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Advertising in all colours of the rainbow

colours and advertising

Colour choice with marketing and design

We all know that colours are important in the design of any type of visual communication. But often we use colour specifically for making something more ‘beautiful’. For effective use of colour, it is good to understand some of its surprising qualities. Colour is more than just a property of the form that you create. Colours communicate.

The basics of colours

“Een ander probleem:”Kun je mijn lime-kleurige broek aangeven?”

Colours have their own wavelengths. When this is converted via our retina into an impulse that is transmitted to the visual cortex of the brain, it causes a strong reaction. You can call it an emotional reaction of which we are not aware that the colour is the perpetrator. Although there are several aspects that affect this emotional response, we can also define a number of generalities. For example, blue is perceived as peaceful, and it is associated with confidence. Green also has a relaxing effect (probably because our natural environment used to be evergreen forest), but is also associated with prosperity. Red is a colour with a high energy. In nature it stands for danger, which adds a sense of urgency in our brain (we should be ready to fight after all of the flights). Each colour has its own psychological effect. Kiss Metrics has made a nice infographic in which the effect of many colours is described.

Associations from context

What makes the the topic “colour” difficult in neuromarketing is that it is not easy to investigate what proportion of the reaction to colour is ingrained in our system, and which portion is learned. The most popular theory is that the basic reaction, the emotional response, to the wavelength of the colour is the same for virtually every human being. However, the association that follows is bound to be learned principles we acquired from our culture, and from the time in which we live. Also, we must not underestimate the context of in which the colour is being used.

The context in which we put a colour has major implications for our final response. The colours orange and yellow for example, are high on the list of ‘least favourite‘ colours. Again made by Kiss Metrics. The rational response of the people surveyed in another study was that these colours look cheap. This can have various consequences for practical application.

When used in a shop interior you probably want people to feel comfortable (so they linger longer in the store), and therefore you had better not use yellow. Unless of course you want to communicate that you have reasonably priced products (Hello Jumbo!), which mainly works for supermarkets as the client ‘has’ to do his grocery shopping anyway. Besides this rational perception of yellow, there is no denying that its wavelength attracts attention, consciously or unconsciously. So if it is your intention to attract the attention with an advertisement, it can also be useful to use this color.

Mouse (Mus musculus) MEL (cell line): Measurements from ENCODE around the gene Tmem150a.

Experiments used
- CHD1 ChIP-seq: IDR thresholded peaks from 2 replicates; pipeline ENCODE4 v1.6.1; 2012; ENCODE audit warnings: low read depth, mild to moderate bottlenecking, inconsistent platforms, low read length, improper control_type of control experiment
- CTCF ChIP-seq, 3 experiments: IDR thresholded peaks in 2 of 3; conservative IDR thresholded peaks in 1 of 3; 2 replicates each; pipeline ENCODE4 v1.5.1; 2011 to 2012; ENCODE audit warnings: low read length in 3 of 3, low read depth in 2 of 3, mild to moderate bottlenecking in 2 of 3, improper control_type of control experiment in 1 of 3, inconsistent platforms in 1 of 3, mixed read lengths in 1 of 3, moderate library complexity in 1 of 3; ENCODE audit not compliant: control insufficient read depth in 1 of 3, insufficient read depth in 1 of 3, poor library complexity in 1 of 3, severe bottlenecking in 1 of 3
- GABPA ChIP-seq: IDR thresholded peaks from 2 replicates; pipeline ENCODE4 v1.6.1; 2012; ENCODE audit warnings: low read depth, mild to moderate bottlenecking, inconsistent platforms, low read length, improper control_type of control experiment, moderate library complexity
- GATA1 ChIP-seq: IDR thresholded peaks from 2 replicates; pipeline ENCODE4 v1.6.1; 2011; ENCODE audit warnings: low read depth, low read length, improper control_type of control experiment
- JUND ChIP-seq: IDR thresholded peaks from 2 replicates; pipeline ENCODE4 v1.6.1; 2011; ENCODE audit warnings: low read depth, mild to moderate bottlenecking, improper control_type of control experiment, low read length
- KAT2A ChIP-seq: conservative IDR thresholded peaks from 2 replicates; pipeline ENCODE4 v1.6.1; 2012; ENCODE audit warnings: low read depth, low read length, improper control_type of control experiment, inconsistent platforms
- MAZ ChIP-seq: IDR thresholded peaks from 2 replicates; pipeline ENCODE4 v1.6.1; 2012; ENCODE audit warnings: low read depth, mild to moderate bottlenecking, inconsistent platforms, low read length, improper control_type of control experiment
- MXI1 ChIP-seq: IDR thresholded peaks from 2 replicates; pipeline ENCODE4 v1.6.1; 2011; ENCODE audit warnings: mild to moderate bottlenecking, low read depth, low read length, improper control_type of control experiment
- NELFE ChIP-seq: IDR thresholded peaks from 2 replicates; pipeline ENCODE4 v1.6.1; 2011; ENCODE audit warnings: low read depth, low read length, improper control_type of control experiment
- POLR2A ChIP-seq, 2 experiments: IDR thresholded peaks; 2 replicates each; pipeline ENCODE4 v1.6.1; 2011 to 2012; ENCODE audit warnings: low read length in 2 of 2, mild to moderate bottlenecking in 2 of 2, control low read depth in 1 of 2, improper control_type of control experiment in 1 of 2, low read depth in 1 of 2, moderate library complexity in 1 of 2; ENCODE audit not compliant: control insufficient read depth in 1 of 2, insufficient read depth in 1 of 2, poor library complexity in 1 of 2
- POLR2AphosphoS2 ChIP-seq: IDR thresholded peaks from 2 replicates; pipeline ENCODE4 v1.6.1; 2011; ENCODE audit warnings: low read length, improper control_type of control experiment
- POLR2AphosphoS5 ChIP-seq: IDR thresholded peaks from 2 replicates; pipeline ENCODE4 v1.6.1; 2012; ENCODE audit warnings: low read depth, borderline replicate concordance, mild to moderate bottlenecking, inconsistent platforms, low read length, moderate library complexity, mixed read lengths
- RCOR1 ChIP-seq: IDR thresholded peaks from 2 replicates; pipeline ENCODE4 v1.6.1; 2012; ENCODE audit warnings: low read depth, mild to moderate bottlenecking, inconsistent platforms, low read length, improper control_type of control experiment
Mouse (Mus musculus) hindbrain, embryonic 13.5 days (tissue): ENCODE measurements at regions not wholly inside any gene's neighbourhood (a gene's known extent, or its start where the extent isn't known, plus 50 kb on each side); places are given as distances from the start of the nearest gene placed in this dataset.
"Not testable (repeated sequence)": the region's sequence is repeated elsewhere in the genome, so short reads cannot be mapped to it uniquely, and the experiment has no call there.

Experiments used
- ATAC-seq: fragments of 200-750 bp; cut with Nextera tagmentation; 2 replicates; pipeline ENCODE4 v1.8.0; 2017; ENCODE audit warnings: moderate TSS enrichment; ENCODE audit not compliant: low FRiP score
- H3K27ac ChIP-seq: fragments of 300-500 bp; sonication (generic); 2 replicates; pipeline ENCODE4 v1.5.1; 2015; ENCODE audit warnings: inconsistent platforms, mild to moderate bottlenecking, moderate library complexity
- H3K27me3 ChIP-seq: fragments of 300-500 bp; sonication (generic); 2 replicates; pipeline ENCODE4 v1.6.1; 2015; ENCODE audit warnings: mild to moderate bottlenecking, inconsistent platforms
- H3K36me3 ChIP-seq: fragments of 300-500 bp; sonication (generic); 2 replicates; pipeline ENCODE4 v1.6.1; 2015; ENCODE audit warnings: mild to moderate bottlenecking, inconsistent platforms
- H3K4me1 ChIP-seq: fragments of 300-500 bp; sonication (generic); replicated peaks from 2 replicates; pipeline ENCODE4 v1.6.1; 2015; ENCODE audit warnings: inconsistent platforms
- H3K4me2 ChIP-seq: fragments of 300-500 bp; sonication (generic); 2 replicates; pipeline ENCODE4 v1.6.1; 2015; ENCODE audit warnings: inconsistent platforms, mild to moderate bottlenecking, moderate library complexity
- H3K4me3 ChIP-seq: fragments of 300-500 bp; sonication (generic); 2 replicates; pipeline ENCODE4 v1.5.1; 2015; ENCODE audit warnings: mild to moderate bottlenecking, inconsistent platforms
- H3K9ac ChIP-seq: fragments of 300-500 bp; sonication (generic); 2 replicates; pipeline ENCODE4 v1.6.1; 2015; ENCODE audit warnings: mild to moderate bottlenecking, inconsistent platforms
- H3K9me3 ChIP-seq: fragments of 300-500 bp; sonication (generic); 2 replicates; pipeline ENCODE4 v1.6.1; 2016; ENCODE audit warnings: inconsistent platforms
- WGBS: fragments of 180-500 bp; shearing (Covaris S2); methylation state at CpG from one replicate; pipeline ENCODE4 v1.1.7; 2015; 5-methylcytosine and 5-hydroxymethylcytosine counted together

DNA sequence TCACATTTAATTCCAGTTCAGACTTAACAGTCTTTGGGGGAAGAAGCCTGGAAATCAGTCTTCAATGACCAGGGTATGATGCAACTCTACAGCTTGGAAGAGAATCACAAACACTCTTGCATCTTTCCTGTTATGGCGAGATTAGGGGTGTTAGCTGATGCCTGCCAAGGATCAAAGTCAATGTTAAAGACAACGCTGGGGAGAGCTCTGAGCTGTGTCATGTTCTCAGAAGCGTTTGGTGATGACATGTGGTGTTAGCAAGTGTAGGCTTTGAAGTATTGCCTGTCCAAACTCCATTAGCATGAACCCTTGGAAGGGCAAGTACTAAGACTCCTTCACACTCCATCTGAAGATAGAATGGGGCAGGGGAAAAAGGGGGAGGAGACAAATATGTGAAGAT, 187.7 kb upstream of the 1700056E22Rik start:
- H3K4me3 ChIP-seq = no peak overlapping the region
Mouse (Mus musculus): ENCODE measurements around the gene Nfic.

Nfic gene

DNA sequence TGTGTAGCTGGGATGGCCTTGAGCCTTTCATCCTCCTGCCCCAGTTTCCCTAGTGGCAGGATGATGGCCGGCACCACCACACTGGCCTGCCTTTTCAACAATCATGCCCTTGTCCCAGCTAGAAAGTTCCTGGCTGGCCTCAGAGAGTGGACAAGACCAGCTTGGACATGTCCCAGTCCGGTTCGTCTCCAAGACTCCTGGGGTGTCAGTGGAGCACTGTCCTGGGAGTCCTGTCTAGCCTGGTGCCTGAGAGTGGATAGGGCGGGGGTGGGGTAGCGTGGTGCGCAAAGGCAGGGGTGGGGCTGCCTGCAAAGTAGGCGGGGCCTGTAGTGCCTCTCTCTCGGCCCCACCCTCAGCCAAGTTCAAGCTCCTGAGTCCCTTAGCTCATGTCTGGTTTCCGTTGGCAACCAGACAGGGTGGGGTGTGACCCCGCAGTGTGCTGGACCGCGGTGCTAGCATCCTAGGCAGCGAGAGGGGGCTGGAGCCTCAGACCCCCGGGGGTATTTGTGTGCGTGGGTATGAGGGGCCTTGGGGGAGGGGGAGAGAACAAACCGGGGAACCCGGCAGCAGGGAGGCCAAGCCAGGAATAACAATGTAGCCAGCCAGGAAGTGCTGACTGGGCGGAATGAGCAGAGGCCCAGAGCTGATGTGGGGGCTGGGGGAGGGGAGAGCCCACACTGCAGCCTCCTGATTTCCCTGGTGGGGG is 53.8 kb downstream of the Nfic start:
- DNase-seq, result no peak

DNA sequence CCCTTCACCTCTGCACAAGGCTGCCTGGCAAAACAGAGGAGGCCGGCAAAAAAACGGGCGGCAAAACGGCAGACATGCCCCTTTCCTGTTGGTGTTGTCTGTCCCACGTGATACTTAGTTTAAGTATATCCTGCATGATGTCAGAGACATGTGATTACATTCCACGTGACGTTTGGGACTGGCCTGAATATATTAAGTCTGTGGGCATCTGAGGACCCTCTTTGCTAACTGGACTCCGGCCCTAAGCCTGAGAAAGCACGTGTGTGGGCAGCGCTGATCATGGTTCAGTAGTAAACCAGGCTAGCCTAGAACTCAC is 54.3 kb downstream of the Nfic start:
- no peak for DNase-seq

Make sure in this case you get your message across clearly and quickly before the first instinctive reaction to the colour disappears, and the potential customer realizes that he doesn’t like to look at yellow. Here is another brief example of rational association that I experienced myself while writing this article. The infographic on colour shows that no-one (of the interviewed subjects) indicated that they had purple as their favorite color.

“Paars = punk?”

I discussed this with a friend and told him “Of course. In today’s society, men don’t want to be associated with such a feminine colour.” To which he replied: “Why female? Purple is still punk ?! ” This shows how different people may have a different association that will affect their eventual reaction when they see the color.

No clue at all

s there any law that we can apply flawlessly? Unfortunately there is no magic colour for our buy-button. The effective use of colour is largely dependent on context and personal and/or cultural background. However, there is one basic principle which is certainly important: contrast. Although the nature of the response to colour depends on several factors, research has shown that a higher intensity of colour-energy brings about a greater response. This intensity we can increase by creating contrast.

For graphic design, this means that the call-to-action or key buttons have to have a contrasting colour with respect to the background, and the rest of the design. Complementary Colours therefore work the strongest, but there are many ways in order to create colour contrast. Ultimately, it is the combination of instinct and contemporary culture that determines which colours give which responses, and thus which application within marketing will be successful. So keep an eye on trends and developments, test it against the known associations and instincts, finish it with a bit of contrast: and who knows, there is still a formula for success to discover.

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